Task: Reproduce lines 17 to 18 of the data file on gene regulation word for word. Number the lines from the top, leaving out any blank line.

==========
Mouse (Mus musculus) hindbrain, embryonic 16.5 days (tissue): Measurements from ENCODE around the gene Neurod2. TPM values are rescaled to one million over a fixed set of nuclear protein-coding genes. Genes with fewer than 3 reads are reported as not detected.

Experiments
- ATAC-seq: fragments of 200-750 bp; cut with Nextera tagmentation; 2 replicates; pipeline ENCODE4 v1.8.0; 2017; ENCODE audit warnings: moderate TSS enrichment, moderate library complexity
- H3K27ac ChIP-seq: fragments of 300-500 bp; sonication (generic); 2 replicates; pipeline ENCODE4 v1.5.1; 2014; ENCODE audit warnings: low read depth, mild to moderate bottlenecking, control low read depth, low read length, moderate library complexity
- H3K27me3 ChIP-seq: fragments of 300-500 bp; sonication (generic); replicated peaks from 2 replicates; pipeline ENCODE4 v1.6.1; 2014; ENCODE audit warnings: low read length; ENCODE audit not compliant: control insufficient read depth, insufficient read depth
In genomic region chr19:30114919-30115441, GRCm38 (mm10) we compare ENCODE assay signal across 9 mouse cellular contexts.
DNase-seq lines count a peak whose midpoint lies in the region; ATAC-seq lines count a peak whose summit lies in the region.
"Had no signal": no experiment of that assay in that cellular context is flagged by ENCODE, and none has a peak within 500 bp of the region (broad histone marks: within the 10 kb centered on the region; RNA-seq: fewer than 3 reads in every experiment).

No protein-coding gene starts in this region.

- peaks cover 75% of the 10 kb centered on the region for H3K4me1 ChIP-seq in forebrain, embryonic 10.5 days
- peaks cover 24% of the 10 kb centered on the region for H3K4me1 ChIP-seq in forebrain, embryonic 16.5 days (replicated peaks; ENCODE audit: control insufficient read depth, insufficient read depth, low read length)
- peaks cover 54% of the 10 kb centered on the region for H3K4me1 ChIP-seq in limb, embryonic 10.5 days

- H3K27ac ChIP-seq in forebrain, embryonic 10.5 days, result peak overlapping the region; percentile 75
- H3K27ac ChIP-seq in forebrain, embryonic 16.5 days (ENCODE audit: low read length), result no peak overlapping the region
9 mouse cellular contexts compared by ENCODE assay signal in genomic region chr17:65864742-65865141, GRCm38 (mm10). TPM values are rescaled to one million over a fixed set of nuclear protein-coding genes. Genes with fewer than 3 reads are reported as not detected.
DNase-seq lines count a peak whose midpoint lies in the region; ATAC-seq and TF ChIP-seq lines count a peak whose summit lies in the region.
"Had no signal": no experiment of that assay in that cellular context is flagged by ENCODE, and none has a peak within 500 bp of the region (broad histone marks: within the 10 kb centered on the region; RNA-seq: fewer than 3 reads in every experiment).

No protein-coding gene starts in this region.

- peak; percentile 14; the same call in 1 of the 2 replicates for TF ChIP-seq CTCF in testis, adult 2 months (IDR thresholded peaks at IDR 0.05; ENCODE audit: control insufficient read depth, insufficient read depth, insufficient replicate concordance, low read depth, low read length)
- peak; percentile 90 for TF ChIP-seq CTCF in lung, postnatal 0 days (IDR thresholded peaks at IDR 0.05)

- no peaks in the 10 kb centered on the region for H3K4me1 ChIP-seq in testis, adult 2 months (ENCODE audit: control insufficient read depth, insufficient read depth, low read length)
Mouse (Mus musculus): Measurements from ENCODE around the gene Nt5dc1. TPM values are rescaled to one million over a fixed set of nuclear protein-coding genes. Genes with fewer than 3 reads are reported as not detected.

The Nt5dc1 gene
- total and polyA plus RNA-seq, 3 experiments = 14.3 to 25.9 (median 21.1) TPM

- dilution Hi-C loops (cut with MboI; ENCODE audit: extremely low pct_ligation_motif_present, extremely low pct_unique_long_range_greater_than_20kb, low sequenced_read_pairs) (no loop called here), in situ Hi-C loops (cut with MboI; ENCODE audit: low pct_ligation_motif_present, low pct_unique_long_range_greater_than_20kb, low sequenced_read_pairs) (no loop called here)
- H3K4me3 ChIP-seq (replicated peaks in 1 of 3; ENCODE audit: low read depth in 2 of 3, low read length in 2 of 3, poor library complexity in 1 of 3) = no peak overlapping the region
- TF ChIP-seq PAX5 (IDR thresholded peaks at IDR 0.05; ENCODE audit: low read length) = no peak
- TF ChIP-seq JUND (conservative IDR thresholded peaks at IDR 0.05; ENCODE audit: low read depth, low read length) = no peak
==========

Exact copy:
"Had no signal": no experiment of that assay in that cellular context is flagged by ENCODE, and none has a peak within 500 bp of the region (broad histone marks: within the 10 kb centered on the region; RNA-seq: fewer than 3 reads in every experiment).

No protein-coding gene starts in this region.